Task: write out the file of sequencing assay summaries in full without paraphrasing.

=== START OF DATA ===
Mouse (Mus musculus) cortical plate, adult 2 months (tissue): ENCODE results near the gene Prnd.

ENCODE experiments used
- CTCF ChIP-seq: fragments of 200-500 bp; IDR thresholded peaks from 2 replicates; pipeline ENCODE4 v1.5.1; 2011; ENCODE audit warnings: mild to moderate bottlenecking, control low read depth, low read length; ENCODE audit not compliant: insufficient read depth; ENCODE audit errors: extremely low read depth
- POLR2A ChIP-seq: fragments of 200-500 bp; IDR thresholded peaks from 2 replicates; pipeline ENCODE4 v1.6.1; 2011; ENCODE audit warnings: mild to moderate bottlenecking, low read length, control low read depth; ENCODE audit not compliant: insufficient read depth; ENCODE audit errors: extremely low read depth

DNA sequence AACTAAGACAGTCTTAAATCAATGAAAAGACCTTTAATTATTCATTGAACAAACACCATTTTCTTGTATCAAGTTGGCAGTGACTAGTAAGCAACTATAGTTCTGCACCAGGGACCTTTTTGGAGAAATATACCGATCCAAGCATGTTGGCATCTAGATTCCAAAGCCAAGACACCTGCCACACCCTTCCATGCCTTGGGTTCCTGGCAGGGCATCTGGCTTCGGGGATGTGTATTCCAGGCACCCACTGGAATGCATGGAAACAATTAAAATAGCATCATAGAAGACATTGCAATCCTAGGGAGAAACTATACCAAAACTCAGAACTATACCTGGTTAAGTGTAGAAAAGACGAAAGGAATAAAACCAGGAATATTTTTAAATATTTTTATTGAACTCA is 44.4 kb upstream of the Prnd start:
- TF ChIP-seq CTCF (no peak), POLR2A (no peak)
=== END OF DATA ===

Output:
Mouse (Mus musculus) cortical plate, adult 2 months (tissue): ENCODE results near the gene Prnd.

ENCODE experiments used
- CTCF ChIP-seq: fragments of 200-500 bp; IDR thresholded peaks from 2 replicates; pipeline ENCODE4 v1.5.1; 2011; ENCODE audit warnings: mild to moderate bottlenecking, control low read depth, low read length; ENCODE audit not compliant: insufficient read depth; ENCODE audit errors: extremely low read depth
- POLR2A ChIP-seq: fragments of 200-500 bp; IDR thresholded peaks from 2 replicates; pipeline ENCODE4 v1.6.1; 2011; ENCODE audit warnings: mild to moderate bottlenecking, low read length, control low read depth; ENCODE audit not compliant: insufficient read depth; ENCODE audit errors: extremely low read depth

DNA sequence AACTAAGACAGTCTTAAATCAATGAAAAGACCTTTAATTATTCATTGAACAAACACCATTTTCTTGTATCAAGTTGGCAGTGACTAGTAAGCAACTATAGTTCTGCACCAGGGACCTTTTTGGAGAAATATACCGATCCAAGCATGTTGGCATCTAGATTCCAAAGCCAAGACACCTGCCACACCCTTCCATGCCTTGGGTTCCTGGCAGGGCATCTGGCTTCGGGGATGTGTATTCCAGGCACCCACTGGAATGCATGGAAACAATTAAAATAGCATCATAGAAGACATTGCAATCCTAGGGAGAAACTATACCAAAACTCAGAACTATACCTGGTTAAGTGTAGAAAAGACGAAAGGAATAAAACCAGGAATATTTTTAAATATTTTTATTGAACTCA is 44.4 kb upstream of the Prnd start:
- TF ChIP-seq CTCF (no peak), POLR2A (no peak)